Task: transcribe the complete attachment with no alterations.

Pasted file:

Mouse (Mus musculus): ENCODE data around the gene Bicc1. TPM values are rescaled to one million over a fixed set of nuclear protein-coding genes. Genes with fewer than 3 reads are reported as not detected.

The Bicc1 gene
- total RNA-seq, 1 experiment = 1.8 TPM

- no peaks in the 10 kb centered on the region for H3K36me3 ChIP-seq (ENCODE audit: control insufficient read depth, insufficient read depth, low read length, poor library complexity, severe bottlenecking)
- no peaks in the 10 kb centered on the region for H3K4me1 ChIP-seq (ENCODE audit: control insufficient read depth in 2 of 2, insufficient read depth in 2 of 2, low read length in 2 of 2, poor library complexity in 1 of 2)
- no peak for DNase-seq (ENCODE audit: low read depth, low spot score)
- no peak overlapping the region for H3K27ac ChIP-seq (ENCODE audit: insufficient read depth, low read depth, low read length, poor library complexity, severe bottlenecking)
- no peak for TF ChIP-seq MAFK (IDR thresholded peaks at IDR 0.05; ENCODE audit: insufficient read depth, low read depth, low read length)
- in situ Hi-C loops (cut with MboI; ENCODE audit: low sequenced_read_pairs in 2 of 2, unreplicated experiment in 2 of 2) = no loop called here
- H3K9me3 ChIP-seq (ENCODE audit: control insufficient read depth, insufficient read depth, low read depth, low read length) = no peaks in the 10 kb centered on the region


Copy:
Mouse (Mus musculus): ENCODE data around the gene Bicc1. TPM values are rescaled to one million over a fixed set of nuclear protein-coding genes. Genes with fewer than 3 reads are reported as not detected.

The Bicc1 gene
- total RNA-seq, 1 experiment = 1.8 TPM

- no peaks in the 10 kb centered on the region for H3K36me3 ChIP-seq (ENCODE audit: control insufficient read depth, insufficient read depth, low read length, poor library complexity, severe bottlenecking)
- no peaks in the 10 kb centered on the region for H3K4me1 ChIP-seq (ENCODE audit: control insufficient read depth in 2 of 2, insufficient read depth in 2 of 2, low read length in 2 of 2, poor library complexity in 1 of 2)
- no peak for DNase-seq (ENCODE audit: low read depth, low spot score)
- no peak overlapping the region for H3K27ac ChIP-seq (ENCODE audit: insufficient read depth, low read depth, low read length, poor library complexity, severe bottlenecking)
- no peak for TF ChIP-seq MAFK (IDR thresholded peaks at IDR 0.05; ENCODE audit: insufficient read depth, low read depth, low read length)
- in situ Hi-C loops (cut with MboI; ENCODE audit: low sequenced_read_pairs in 2 of 2, unreplicated experiment in 2 of 2) = no loop called here
- H3K9me3 ChIP-seq (ENCODE audit: control insufficient read depth, insufficient read depth, low read depth, low read length) = no peaks in the 10 kb centered on the region